To gain a model of the modern topography and bathymetry of Europe, a rectangle from 345 to 40 degrees east longitude and 35 to 75 degrees north latitude was cut out of the Etopo5 database. This grid of Europe was then filtered using data on past shorelines and sea levels (see below), transformed into a vector coverage showing past shorelines using an Arc contour function, and then projected into a Lambert Azimuthal Equal-Area projection. The resulting coverages were manually built into polygon coverages and merged with the other data themes. Areas of land were encoded in the LAND variable of the polygon attribute table as 1, while areas covered by water were encoded as 0.
Point data was taken from this volume on sea-level curves worldwide. This data was used to generate filters for the modern topography model to simulate past local sea levels during the Holocene. The locations of points were entered manually by latitude and longitude. The cell values represent how many meters the modern shoreline topography would have to be distorted up or down to model a past shoreline. These points were built into a point coverage within ArcInfo and then krieged (a process of extrapolating raster data from point measurements) into a raster. This raster was then used as a subtraction filter for the modern elevation model. After filtering, the new grid was transformed into a line coverage using a contour function, which was instructed to draw a single contour interval at 0 meters above sea level.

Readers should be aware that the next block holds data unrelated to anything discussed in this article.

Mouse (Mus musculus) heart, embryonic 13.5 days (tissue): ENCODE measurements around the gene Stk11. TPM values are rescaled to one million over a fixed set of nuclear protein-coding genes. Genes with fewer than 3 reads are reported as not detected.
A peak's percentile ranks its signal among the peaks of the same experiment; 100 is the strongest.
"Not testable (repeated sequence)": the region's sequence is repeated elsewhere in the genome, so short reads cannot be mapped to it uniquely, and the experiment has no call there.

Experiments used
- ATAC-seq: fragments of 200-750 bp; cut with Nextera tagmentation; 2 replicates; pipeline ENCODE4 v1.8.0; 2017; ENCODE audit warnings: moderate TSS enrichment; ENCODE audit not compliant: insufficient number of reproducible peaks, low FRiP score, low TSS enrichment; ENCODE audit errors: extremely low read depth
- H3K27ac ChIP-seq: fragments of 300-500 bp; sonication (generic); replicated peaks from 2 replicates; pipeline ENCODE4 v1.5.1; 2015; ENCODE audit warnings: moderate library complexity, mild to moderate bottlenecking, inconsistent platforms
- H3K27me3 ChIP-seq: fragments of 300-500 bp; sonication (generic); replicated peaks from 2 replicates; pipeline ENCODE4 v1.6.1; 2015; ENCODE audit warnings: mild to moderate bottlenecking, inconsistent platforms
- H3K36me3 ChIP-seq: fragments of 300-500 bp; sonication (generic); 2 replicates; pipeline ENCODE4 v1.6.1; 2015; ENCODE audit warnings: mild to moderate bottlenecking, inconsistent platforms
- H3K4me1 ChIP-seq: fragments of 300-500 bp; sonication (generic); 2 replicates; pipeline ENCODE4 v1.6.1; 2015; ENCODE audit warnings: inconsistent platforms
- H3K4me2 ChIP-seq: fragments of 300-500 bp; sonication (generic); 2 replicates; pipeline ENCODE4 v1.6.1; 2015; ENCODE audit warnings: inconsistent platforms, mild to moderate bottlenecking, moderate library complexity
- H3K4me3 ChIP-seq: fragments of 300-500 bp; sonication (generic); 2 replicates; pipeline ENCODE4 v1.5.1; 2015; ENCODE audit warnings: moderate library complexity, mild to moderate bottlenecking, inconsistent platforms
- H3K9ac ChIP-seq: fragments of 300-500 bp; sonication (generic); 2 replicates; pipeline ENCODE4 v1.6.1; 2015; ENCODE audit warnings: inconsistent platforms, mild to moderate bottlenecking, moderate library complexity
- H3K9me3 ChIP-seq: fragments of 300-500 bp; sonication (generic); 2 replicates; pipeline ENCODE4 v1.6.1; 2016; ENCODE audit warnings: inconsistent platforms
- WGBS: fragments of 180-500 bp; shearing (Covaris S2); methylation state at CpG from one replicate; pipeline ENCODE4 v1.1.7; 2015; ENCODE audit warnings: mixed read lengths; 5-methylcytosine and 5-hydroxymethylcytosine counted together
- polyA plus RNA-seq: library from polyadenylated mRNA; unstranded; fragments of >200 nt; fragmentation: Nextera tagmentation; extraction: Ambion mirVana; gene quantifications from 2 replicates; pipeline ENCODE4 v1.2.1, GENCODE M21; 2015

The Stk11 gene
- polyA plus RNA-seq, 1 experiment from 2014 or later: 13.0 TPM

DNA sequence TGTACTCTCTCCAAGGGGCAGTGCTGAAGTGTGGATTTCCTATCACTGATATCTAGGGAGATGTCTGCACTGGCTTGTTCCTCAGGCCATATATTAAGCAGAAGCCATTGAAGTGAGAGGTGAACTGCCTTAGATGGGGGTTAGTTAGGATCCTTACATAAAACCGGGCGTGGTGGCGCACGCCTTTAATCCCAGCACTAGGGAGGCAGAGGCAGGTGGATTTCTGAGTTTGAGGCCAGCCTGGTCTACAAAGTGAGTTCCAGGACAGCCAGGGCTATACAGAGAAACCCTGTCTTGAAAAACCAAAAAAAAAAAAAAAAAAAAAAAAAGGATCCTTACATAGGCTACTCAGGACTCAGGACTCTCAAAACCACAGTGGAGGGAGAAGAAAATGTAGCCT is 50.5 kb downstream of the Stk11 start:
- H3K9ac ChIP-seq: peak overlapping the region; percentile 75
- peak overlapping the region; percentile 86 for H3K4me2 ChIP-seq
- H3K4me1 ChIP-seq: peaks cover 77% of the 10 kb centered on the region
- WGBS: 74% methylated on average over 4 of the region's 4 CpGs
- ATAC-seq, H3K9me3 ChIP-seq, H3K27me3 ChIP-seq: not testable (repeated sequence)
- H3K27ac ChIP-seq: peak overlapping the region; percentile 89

The Fairbanks world sea level curve provided data points for the coverage in areas where other data was non-existent and isostatic rebound would not have been significant.
Isochromes depicting the extent of glacial ice sheets in Northern Europe were digitized from this hardcopy map and merged with the other vector data models. The original coverage was geo-referenced through the use of control points positioned throughout Europe. Areas covered by glacial ice were encoded with a value of 1 in the ICE item of the polygon attribute table, while areas without ice were encoded with a value of 0.
Huntley and Birks' map of the past biomes in Europe based on a pollen reconstruction of 10,000 BP was enlarged, digitized, and merged with the other data models. This environmental coverage was geo-referenced through the use of control points positioned throughout Europe. The areas of the map were encoded into the BIO item of the polygon attribute table as: 0 = no data, 1 = tundra, 2 = boreal forest, 3 = tundra, 4 = grassland, 5 = chaparral/Mediterranean, and 6 = mixed forest.
|Designed by Matthew Syrett|